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What happens to those who never hear the gospel?

There are two possible answers to this question, that is, aside from the pat answer, based on Romans 2:12, that people who are without the law are judged outside the law. That never seems to satisfy anyone, because it doesn’t really address the problem that there is only one Name under heaven by which we can be saved, and that is Jesus Christ.

There are two theoretical possibilities, neither of which is affirmed by Scripture. They are:

The First Possibility

The first possibility is that those who never get to hear the gospel will be okay. The problem with this possibility  is the criterion that God uses to decide who goes to heaven. If we affirm this possibility, we fall quickly into Pelagianism and salvation by works. (I notice that the old controversy between salvation by faith and salvation by works is dead; in practice, most people today really believe in salvation by marriage and parenthood. You’ve heard people say about the recently deceased, “He was a nice guy, he was faithful to his wife—except for that time in Las Vegas—and he’s raised two good kids, so he’ll be okay.” )

But the real problem is that if we knew this to be the answer, we would hesitate to send missionaries or to spread the word. Suppose that someone would have been saved, except that when we tried to evangelize them, our amateurish, klutzy approach turned them off and caused them to reject Jesus. Then our evangelism would spoil everything, causing people to go to hell rather than heaven, and we’d be better off staying home and keeping our mouths shut! We would end up disobedient to the commandment to go into all the world and preach the gospel. So to prevent our disobedience, Scripture does not give us this as the answer.

The Second Possibility

The second possibility is that those who never get to hear the gospel will go to hell. The problem with this possibility is that we would rebel against God’s arbitrary unfairness. And in doing so, we would only demonstrate that we mastered the lesson that God is righteous and just. We would get mad at God for sending people to hell for what amounts to bad luck, and we would rebel against more than just the commandment to evangelize, we’d break off our fellowship with God. So to prevent us from this sin, Scripture does not give us this as the the answer either. It would imply that God delights in sending people to hell, but Scripture says:

[The Lord] is patient with you, not wanting anyone to perish, but everyone to come to repentance.
—2 Peter 3:9b, NIV

In the same way your Father in heaven is not willing that any of these little ones should be lost.
—Matthew 18:14, NIV

So we stand reproved for attributing human passions and imperfections to God. We jump with glee and clap our hands when the jury consigns a mass murderer to the electric chair, but God does not. To God our delight is a sickening stench, it is like a riot in cell block nine, in which a band of murderers arrogantly cheer their fellow inmate’s demise.

The Question Again

But let’s go back and examine this question again. It assumes that there is a place that does not belong to God and that there are events beyond God’s control—but that is not true. All things are the Lord’s, and all people are the work of His hands. If God went to all the trouble to die on the cross to save sinners, and if it is His will that no one will perish, then we can certainly trust God to do the right thing. If we have a problem with this one, then imagine how big a problem God has with this, since He’s the one who died on the cross. It’s no armchair speculation for Him! So I’m sure He’s worked out a solution. But God is under no obligation to tell us all His secrets. There are many things we do not know on this side of the veil:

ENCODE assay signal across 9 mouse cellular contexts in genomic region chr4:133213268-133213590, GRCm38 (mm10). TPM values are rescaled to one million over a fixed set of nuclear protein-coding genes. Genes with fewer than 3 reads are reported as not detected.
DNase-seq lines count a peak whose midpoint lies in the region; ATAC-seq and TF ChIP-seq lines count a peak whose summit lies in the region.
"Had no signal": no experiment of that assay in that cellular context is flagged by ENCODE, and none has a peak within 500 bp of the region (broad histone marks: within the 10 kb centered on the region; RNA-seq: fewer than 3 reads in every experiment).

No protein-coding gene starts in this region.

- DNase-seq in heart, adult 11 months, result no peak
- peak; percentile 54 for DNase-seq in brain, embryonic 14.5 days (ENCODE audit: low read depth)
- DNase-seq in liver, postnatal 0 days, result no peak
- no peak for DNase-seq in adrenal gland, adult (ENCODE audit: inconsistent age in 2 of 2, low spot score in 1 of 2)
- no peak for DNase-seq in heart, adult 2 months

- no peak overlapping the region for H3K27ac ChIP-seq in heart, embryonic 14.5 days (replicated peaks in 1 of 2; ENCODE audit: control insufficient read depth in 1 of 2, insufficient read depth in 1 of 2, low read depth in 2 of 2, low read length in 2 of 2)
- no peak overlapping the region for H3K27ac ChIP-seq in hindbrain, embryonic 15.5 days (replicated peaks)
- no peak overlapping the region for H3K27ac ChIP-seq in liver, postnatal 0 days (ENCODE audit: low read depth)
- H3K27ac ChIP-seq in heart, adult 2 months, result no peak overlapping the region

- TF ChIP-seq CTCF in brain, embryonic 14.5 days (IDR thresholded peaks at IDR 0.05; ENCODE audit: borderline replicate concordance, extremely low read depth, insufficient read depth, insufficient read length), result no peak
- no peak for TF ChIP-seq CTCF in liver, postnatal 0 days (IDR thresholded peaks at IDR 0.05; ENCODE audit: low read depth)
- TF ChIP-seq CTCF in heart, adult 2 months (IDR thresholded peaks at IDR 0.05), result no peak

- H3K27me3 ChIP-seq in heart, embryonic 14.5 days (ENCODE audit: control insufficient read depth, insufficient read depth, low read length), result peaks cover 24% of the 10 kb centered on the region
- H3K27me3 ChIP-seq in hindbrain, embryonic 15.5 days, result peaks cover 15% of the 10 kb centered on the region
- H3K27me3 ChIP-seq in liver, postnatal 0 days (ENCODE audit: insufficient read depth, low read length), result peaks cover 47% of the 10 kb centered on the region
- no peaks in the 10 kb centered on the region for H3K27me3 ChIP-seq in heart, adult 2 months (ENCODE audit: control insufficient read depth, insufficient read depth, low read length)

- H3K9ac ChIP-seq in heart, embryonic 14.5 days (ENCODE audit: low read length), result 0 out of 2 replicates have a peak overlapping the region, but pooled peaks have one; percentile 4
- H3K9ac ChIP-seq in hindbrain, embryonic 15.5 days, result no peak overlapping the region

For we know in part and we prophesy in part
—1 Corinthians 13:9, NIV

God has a number of tricks up His sleeve that we do not know about:

I have other sheep that are not of this sheep pen. I must bring them also. They too will listen to my voice, and there shall be one flock and one shepherd.
—John 10:16, NIV

Jesus did many other things as well. If every one of them were written down, I suppose that even the whole world would not have room for the books that would be written.
—John 21:25, NIV

The Answer—for Now

So the real answer to this question is that there are more possibilities. Or the answer is another question, namely, “Where is your faith? Do you not trust God with His own creatures?” In human courts, people are sometimes condemned or set free on a technicality—but are we really so daft to think such a thing is possible with God?

It is true that there is only one Name under heaven by which we can be saved, and that is Jesus Christ. However, that salvation is not based on our discernment of who is a Christian, but on Jesus’ discernment of who belongs to Him. This not a call to disobey Jesus’ commandment to preach the gospel; it is a consolation that equips us to persevere when our efforts seem to fail.

When we meet our Lord, whether we go to Him in death or He comes to us upon the clouds—when the perfect comes and all the secrets are shouted from the housetops—we will spend a lot of time in glory, slapping our foreheads and rejoicing, “Oh, so that’s it! I get it now! Oh, I see! How could I have missed that one! Oh, so that’s how it all worked out!”

Until then, we have our faith to sustain us and Jesus’ commandments to keep us busy. Idle speculation saves no souls and perfects no one’s obedience.